Today we'll look at Seven Generations Energy Ltd. (TSE:VII) and reflect on its potential as an investment. To be precise, we'll consider its Return On Capital Employed (ROCE), as that will inform our view of the quality of the business.
First of all, we'll work out how to calculate ROCE. Second, we'll look at its ROCE compared to similar companies. And finally, we'll look at how its current liabilities are impacting its ROCE.
Understanding Return On Capital Employed (ROCE)
ROCE measures the 'return' (pre-tax profit) a company generates from capital employed in its business. Generally speaking a higher ROCE is better. Overall, it is a valuable metric that has its flaws. Renowned investment researcher Michael Mauboussin has suggested that a high ROCE can indicate that 'one dollar invested in the company generates value of more than one dollar'.
So, How Do We Calculate ROCE?
Analysts use this formula to calculate return on capital employed:
Return on Capital Employed = Earnings Before Interest and Tax (EBIT) ÷ (Total Assets - Current Liabilities)
Or for Seven Generations Energy:
0.13 = CA$1.0b ÷ (CA$8.3b - CA$420m) (Based on the trailing twelve months to June 2019.)
Therefore, Seven Generations Energy has an ROCE of 13%.
Does Seven Generations Energy Have A Good ROCE?
ROCE is commonly used for comparing the performance of similar businesses. In our analysis, Seven Generations Energy's ROCE is meaningfully higher than the 5.6% average in the Oil and Gas industry. I think that's good to see, since it implies the company is better than other companies at making the most of its capital. Independently of how Seven Generations Energy compares to its industry, its ROCE in absolute terms appears decent, and the company may be worthy of closer investigation.
Our data shows that Seven Generations Energy currently has an ROCE of 13%, compared to its ROCE of 5.6% 3 years ago. This makes us wonder if the company is improving. The image below shows how Seven Generations Energy's ROCE compares to its industry, and you can click it to see more detail on its past growth.
When considering this metric, keep in mind that it is backwards looking, and not necessarily predictive. ROCE can be misleading for companies in cyclical industries, with returns looking impressive during the boom times, but very weak during the busts. ROCE is, after all, simply a snap shot of a single year. Remember that most companies like Seven Generations Energy are cyclical businesses. What happens in the future is pretty important for investors, so we have prepared a free report on analyst forecasts for Seven Generations Energy.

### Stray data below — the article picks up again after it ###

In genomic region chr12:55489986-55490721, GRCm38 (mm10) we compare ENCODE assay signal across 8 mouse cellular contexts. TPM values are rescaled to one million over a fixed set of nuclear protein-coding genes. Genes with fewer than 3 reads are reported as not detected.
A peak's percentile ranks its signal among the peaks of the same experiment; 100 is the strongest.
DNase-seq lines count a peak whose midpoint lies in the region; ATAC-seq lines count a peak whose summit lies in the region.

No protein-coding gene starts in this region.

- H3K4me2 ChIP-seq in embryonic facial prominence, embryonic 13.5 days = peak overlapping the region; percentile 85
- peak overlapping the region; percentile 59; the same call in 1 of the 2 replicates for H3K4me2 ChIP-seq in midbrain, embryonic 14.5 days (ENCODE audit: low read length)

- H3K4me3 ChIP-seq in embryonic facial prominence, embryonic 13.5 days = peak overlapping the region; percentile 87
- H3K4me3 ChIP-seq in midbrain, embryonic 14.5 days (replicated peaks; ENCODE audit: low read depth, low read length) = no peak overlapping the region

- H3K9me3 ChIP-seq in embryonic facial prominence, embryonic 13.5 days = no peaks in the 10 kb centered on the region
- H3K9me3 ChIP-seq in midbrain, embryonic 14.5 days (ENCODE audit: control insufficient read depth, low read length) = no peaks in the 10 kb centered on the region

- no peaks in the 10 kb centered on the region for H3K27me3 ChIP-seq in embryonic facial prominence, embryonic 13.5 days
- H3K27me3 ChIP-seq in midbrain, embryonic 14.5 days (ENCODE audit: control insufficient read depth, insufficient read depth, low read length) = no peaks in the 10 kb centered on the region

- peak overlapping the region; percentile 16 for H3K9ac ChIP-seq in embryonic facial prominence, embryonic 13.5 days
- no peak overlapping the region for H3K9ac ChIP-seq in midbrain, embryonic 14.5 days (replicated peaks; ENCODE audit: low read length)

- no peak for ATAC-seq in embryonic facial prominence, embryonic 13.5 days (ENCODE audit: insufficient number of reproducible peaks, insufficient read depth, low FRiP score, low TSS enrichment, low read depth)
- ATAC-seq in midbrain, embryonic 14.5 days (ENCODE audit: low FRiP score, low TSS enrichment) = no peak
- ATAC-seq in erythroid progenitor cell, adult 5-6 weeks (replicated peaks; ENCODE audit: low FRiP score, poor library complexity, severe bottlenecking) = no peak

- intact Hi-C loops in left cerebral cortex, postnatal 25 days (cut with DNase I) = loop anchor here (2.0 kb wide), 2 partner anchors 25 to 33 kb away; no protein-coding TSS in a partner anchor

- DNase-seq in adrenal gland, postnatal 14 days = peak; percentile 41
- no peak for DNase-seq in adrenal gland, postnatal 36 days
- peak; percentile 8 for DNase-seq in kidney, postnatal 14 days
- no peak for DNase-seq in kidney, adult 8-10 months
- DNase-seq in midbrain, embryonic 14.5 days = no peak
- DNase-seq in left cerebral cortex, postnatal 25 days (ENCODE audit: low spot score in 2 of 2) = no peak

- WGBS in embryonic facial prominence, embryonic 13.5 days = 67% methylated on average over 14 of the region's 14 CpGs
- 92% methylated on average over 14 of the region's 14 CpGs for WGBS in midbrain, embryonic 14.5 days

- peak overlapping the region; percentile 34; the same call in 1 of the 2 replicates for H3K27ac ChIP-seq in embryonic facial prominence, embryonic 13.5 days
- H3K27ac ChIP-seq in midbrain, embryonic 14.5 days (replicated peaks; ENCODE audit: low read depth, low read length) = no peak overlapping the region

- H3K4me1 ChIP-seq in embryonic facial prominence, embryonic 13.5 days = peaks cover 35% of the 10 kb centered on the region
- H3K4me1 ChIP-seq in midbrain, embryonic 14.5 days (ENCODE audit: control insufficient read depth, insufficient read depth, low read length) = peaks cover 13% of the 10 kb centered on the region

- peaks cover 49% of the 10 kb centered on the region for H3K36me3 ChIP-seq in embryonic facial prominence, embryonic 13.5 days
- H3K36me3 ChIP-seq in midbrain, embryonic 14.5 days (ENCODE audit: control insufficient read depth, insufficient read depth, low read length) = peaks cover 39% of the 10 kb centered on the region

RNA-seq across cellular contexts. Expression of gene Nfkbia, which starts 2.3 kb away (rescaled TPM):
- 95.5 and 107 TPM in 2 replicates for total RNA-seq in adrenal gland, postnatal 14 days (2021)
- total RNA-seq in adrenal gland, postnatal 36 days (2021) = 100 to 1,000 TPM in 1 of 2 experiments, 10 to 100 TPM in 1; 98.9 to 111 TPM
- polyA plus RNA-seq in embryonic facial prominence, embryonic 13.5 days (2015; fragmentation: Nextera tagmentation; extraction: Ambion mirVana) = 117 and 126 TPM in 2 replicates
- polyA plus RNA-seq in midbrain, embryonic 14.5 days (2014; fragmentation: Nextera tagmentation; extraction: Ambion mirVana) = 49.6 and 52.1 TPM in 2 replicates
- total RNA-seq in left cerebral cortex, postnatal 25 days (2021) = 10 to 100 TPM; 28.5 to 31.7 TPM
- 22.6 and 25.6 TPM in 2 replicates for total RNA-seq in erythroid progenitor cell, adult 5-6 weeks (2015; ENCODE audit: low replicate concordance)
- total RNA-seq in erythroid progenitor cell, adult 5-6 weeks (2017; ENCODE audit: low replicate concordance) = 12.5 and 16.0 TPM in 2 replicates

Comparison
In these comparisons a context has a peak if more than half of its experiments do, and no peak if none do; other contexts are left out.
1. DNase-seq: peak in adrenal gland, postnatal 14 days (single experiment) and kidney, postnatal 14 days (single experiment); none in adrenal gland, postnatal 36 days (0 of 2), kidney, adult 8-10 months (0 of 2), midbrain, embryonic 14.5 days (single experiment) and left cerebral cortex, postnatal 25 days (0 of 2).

What Are Current Liabilities, And How Do They Affect Seven Generations Energy's ROCE?
Short term (or current) liabilities, are things like supplier invoices, overdrafts, or tax bills that need to be paid within 12 months. The ROCE equation subtracts current liabilities from capital employed, so a company with a lot of current liabilities appears to have less capital employed, and a higher ROCE than otherwise. To counteract this, we check if a company has high current liabilities, relative to its total assets.
Seven Generations Energy has total assets of CA$8.3b and current liabilities of CA$420m. Therefore its current liabilities are equivalent to approximately 5.0% of its total assets. In addition to low current liabilities (making a negligible impact on ROCE), Seven Generations Energy earns a sound return on capital employed.
What We Can Learn From Seven Generations Energy's ROCE
This is good to see, and while better prospects may exist, Seven Generations Energy seems worth researching further. There might be better investments than Seven Generations Energy out there, but you will have to work hard to find them . These promising businesses with rapidly growing earnings might be right up your alley.
If you like to buy stocks alongside management, then you might just love this free list of companies. (Hint: insiders have been buying them).
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If you spot an error that warrants correction, please contact the editor at email@example.com. This article by Simply Wall St is general in nature. It does not constitute a recommendation to buy or sell any stock, and does not take account of your objectives, or your financial situation. Simply Wall St has no position in the stocks mentioned. Thank you for reading.